Europe, which pursues a policy of “never again” after two horrible wars, has sunk its differences in a pan-European identity more successfully than OTL, although Britain actually managed to rebuild part of the Commonwealth – the white bits, mostly - into something a bit more substantial on the basis of “we must unite or the Martians will eat us all.”  (Theoretically they could hold a seat on the Security Council as representatives of Anglosphere Association and another as representatives for Europe, but currently those seats are held by an Australian and a Spaniard. It may be they deliberately avoid such a situation, given the accusations of excessive British influence that would no doubt follow). Europeans nowadays are perhaps the most hawkishly anti-Martian major power, old international hostilities now turned outwards towards the great enemy, and great slaughter of alien invaders is made in European movies and TV serials. Only the young, born after Europe’s economy revived and the cities rebuilt, have trouble seeing why they should hate Martians so much.
The USSR has gone over the years through various political gyrations, and as the government moved away from a clearly inefficient command economy (there was some effort to move towards a more efficient planned economy, but the computer science wouldn’t be there for some time, so it didn’t get very far) to a more “capitalist” one, it became increasingly dependent by the late 80s on a weird ersatz “Soviet Nationalism” based on a mix of “Eurasianism”, worship of “rationalism”, unity of all Soviet peoples against Martians and, alas, thumbing the national nose against the USA, whose continued holding of Number One Nation status increasingly grated. It was unable to keep Italy and several other socialist regimes from breaking with the USSR and creating the Fifth Internationale, a left-wing pressure group which has succeeded in getting a seat on the Group of Twelve, usually held either by Italy or Vietnam as representatives of the group as a whole.
China was devastated by the Martians, but by 1953 the Communists were the only real force left in China, and they were simply able to reemerge and reestablish themselves in power after the Martians left: Chiang’s effort to liberate the mainland (Taiwan, like several small island nations, had avoid Martian attack during the relatively brief invasion) was a humiliating failure. Falling out with the USSR over its turn away from World Revolution, an isolated China pursued self-sufficiency for two decades in a manner just as crazy as OTL, but in quite different ways (there’s still about 100 million concrete bunkers scattered about the country). The Chinese prefer not to talk about those years.
India fragmented, but was (mostly) able to pull itself together, although in the confusion Kashmir declared itself independent of both India and Pakistan. The two halves of Pakistan separated early with the collapse of government continuity, leaving (west) Pakistani leadership with a shortage of things to blame India for.
The Japanese had a long slow recovery, and retain a certain almost Scandinavian gloomyness to this day.
South Africa was and remained the Bad Seed of the Anglosphere Association: the failed First Great Rising in the aftermath of the Martian invasion did nothing for interracial relations. Eventually international intervention became necessary when they started waggling their nuclear weapons around and shouting accusations of foreigners stirring up the kaffirs.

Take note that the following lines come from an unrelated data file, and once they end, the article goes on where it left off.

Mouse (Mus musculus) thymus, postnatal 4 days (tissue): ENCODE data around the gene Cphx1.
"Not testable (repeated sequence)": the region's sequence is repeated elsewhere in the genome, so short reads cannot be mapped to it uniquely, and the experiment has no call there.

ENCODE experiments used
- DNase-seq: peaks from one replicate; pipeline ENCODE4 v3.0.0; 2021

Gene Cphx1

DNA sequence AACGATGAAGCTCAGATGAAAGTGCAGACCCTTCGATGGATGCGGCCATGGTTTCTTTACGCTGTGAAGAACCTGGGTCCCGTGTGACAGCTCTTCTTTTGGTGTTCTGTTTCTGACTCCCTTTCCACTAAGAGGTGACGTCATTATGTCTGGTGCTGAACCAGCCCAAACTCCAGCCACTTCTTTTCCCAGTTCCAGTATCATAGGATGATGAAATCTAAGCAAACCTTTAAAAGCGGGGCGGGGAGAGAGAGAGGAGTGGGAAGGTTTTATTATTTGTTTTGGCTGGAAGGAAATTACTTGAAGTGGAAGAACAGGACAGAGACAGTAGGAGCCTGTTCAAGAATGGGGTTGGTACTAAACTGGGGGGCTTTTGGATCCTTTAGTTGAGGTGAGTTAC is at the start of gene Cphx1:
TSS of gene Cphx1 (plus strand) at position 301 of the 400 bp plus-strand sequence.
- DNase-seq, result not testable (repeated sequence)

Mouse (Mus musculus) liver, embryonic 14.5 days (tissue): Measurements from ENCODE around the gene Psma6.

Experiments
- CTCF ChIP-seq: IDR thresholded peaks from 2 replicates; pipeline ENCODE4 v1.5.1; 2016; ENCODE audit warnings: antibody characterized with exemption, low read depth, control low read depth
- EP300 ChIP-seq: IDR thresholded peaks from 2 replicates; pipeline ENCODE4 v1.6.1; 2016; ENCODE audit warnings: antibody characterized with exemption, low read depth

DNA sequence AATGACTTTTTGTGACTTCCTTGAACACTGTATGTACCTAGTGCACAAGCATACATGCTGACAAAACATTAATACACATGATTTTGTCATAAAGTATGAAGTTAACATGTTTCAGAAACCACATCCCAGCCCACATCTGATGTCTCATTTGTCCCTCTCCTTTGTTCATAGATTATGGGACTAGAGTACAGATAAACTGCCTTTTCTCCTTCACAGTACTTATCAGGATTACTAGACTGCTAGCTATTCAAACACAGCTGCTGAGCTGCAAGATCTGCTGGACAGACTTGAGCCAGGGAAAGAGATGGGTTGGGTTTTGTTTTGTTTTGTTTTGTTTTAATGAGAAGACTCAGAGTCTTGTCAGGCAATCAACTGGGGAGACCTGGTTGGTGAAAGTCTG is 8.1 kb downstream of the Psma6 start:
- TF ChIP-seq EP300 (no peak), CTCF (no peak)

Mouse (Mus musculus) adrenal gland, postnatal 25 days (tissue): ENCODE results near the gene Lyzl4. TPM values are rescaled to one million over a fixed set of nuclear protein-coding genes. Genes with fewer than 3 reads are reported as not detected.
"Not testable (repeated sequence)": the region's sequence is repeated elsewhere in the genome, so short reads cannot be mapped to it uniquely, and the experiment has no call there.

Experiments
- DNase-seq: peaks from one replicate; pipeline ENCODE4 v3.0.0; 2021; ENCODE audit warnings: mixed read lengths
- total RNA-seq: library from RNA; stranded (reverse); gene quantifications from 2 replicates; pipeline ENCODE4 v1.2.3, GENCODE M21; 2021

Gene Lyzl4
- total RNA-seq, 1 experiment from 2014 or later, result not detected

Science fiction isn’t science fiction in this world, so to speak. Death rays? Force fields? Artificial gravity? Invading aliens? These are not fictional tropes, but deadly real things. The split between those religious groups who feel God will provide as long as we remain reverent and those who feel only technology and science can save us is sharpened by the fact that what many in OTL 2017 would call scientific magical thinking, old pulp-era assumptions that science can almost anything, have been validated to a substantial extent: “That Flash Gordon stuff” is achievable, so what else might be? Immortality? Faster than light travel? AI and robot butlers? Battleships fighting off the rings of Saturn with disintegrator rays and anti-matter missiles? Mere rational extrapolation. (Indeed, quite a lot of money is wasted funding projects which turn out to be mere moonshine, but can’t be dismissed as easily as they might OTL since so much pulpy stuff is real: consider the OTL US funded things like efforts to knock out goats with psychic powers, and imagine where taxpayer money may be going ATL.)
Fifty years after the Martian invasion, in 2003, the system is under some pressure, not so much from the small nations or Islamicists or neo-socialists, but from within the major powers.
People are beginning to grumble about the massive military budget, ongoing conscription, and the panicky atmosphere constant preparation for a future Martian attack brings with it. The Martians have gone, and aren’t coming back, right? It’s been fifty years: if they were coming back they’d be here by now.
There is strong opposition from religious groups, too. God clearly saved man from the Martians: it’s hubris to presume we could fight them off on our own if they came again. We should trust in the Lord, cut the budget for weapons research and stop mucking around with a global government that’s under the control of a bunch of ex-commies and bankers cabals. To their mutual surprise, a rising youth culture to which Martians are practically mythical find themselves in agreement with bedrock conservatives on the necessity for the US and Europe to get out of, well, pretty much everything outside the US and Europe.